Laminitis in Horses

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What Causes Laminitis?

Laminitis is a disorder that is associated with overfeeding sugar and starch or water-soluble carbohydrates, which causes inflammation of the laminae.

It targets the lamellar (soft, connective tissue) that holds the hoof to the pedal bone, and the inflammation resulting in pain and lameness in horses and ponies.

Although laminitis is a disorder that is expressed in the feet, the actual physiology of laminitis involves poor circulation, vasoconstriction and pooling of toxins, pro-inflammatory factors, oxygen starvation and the inability of glucose to energise normal hoof metabolism.

The major instigators of these factors are endocrinological – obesity, insulin resistance PPID, dietary (too much fructans, sugars, overeating), or mechanical (bruising, wounds).

Laminitis is most commonly seen in the pony breeds, particularly the natives being more susceptible.

With these type of breeds, laminitis would normally only show up with mild symptoms. However with a combination of different aspects can increase the risk and severity. For example an obese horse on a high starch diet will be more liable to laminitis than a lean animal on a high forage diet. And mechanically, a heavily obese horse with hoof damage can exhibit laminitis where a lighter horse would not.

What are the signs of laminitis?

More often the clinical signs are seen in the front two feet, but it does normally affect all four and cause lameness.

Reluctance to move, taking small steps, putting the heel down first when walking on hard surfaces are all tell-tale signs.

Your horse/pony may appear to look uncomfortable and shift their weight from one foot to another and look like the classic ‘laminitic stance.’ The forelegs are stretched forward and the weight is shifted on to the heels. Horses and ponies do this to alleviate the pain and pressure. If the pain is too much and in more severe cases, they will spend a good amount of time laid down.

Over the years, checking if the hooves are abnormally warm has been classed as a good sign, but this isn’t fully reliable.

Checking the horses pulse and feeling a throbbing pulse in the legs, over the sesamoid bone (one of the closest pulse point to the hoof), can be another sign of laminitis.

If you are concerned or unsure if you are seeing the signs, don’t hesitate to call your vet immediately.

Until your vet comes, try to keep your horse and pony as comfortable as possible by keeping them stabled on a thick bed of shavings as support for the hooves. Remove any hard feed and supply fresh water and hay that has been soaked for 12 hours – this reduces the sugar content.

How to prevent a horse getting laminitis

There are two main routes; physical and nutritional. Physically, checking hooves for punctures or bruising.

Regular and continuous exercise helps circulation and keeps the lamellar oxygenated and flushes away pro-inflammatory factors and toxins.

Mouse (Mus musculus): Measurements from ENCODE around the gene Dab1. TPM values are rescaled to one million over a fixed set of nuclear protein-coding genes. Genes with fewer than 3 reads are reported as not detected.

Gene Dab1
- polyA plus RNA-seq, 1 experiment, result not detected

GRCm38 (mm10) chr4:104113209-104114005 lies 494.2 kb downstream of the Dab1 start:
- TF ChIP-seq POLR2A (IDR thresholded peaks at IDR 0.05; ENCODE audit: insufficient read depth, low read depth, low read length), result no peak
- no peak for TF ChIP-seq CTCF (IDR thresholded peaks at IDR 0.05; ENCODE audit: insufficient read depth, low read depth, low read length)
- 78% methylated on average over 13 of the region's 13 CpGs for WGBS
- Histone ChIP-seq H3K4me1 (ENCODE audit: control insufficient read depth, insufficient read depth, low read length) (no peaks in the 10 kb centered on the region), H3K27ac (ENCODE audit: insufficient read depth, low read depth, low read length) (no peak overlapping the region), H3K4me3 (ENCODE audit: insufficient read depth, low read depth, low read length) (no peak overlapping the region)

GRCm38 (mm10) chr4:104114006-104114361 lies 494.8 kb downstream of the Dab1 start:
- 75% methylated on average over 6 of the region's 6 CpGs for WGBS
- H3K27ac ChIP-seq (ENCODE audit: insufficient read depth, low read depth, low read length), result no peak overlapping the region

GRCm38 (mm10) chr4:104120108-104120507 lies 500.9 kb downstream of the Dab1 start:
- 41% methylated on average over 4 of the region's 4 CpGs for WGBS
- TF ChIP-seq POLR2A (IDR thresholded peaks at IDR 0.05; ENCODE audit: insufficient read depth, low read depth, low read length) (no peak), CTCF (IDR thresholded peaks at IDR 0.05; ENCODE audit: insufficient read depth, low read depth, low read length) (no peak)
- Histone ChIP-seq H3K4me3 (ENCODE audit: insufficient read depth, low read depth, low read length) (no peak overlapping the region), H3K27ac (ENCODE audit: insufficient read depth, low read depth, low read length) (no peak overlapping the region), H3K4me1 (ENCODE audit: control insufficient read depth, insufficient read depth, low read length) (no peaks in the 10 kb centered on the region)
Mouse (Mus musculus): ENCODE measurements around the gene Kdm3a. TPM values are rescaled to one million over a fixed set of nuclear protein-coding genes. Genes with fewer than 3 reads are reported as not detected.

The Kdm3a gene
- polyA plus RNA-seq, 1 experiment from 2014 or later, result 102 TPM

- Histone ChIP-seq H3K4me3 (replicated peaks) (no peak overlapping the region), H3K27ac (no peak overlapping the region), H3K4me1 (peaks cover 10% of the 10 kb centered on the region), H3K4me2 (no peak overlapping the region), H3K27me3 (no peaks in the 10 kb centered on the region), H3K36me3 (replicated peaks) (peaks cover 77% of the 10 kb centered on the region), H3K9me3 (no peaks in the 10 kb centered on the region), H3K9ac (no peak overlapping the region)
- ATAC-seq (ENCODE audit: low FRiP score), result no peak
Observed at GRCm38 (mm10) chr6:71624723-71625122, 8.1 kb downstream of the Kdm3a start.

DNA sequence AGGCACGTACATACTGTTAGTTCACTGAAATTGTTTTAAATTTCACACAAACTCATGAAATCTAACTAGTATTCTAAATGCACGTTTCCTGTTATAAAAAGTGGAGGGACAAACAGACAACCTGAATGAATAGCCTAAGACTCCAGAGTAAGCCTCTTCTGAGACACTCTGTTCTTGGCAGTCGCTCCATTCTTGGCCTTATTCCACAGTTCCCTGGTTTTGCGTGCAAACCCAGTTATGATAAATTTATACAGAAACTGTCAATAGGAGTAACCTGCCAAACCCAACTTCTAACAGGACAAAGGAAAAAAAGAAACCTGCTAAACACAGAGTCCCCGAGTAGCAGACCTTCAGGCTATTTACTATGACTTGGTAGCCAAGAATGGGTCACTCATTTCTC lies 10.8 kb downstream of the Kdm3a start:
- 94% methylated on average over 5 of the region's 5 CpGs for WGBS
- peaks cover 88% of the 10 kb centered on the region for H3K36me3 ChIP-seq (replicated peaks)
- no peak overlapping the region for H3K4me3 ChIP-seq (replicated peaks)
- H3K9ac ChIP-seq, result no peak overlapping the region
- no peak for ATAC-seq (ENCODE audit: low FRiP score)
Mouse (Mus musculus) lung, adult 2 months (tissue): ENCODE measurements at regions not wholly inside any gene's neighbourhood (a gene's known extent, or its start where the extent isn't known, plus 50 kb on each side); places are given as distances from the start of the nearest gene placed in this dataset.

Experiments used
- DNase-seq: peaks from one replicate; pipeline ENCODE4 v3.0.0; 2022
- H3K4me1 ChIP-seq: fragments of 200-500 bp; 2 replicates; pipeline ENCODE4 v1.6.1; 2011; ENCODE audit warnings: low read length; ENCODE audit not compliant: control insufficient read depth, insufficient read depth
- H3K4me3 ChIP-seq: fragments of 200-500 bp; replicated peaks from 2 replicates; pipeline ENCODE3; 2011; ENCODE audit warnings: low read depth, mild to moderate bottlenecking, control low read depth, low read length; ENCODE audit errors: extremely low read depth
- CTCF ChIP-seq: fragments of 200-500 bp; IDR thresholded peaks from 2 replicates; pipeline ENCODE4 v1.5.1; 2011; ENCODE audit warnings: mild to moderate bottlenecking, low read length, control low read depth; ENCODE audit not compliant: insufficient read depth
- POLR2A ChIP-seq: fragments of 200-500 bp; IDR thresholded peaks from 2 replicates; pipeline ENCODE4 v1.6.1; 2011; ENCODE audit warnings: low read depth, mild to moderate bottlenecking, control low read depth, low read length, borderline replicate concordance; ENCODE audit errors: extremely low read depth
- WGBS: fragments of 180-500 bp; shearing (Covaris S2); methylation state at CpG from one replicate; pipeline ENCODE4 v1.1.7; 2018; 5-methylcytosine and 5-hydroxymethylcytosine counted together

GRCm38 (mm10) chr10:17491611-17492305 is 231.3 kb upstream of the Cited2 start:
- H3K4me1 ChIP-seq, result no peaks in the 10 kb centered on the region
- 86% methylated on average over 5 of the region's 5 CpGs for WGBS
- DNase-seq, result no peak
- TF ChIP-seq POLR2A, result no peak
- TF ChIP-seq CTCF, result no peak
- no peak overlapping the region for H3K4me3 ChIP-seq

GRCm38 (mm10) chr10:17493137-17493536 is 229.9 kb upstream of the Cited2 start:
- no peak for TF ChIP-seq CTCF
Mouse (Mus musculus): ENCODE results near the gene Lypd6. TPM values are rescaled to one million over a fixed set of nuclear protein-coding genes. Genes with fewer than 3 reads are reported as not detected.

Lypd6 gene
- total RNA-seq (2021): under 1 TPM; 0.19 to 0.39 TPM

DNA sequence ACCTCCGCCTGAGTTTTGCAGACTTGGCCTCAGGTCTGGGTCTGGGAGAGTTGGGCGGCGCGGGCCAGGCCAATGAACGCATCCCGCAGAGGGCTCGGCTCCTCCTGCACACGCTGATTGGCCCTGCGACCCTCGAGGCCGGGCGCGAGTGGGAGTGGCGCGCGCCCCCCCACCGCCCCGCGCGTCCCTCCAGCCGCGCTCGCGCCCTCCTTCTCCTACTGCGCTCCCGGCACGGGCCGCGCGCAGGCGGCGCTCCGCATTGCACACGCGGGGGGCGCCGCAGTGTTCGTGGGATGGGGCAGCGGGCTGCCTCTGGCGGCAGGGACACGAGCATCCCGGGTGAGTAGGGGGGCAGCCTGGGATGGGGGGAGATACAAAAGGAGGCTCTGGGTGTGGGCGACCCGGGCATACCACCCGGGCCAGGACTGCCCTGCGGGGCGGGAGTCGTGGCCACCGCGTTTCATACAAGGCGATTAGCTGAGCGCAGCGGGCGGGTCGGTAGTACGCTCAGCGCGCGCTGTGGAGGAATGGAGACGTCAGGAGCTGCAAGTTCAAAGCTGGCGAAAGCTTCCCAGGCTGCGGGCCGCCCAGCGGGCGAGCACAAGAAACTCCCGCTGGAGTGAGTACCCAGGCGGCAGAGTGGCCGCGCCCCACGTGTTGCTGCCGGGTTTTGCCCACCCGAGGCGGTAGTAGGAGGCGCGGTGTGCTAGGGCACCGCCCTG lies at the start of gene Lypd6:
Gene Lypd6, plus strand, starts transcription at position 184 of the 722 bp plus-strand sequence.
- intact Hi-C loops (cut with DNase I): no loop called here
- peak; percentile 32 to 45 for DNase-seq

Equally important is weight control; an overweight horse puts extra stress on the hoof. Checking your horses or ponies condition score is key and maintaining a healthy, high fibre, balanced diet.

Also consider paddock management. Grass grows all year round, but spring and autumn time are the periods where it grows the fastest. These periods are when the grass has higher levels of sugars. Even the time of day, mid-morning is the optimum time for grass to grow.

What can I feed a horse with Laminitis?

Because horse and ponies are hind-gut fermenters, fibre should form the base of their feed. Fibre keeps the digestion system healthy and functioning properly.

Starch and sugar are normally digested in the small intestine however; if too much is ingested, any excess passes through to the hind gut affecting the microbial profile and causing rapid fermentation and lactic acid to be produced.

This lactic acid alters the pH in the hind gut and becomes an acidic environment which can alter the permeability of the gut wall, which then allows dead bacteria and endotoxins to enter the blood stream and causes the inflammation response with laminitis.

High fibre feeds that utilise ingredients like beet pulp, oat fibre and alfalfa will help the microflora to be maintained in the hind gut and provide a functioning barrier to these toxins.

Speedi-Beet and Fibre-Beet are super fibre beet pulp feeds that are high in fibre and low in sugar and starch. Ideal fibre based feeds for horses and ponies prone to laminitics as part of a balanced diet.

Avoid high starch diets such as cereals and mixes that are most likely to cause weight gain. If weight gain is needed speak to the British Horse Feeds team about adding Cooked Linseed or other high oil feeds.

Small feeds, little and often is good practice alongside forage. Again speak to a nutritionist on how much you should feed. It is important to keep the hindgut moving so we don’t want to limit the forage to little.

Remember when making any changes to the horses or ponies diet, do them slowly allowing the digestive system to get used to the change – too quick of a change could result in colic.

Consult your vet for veterinary advice & contact the British Horse Feeds team for feed advice.

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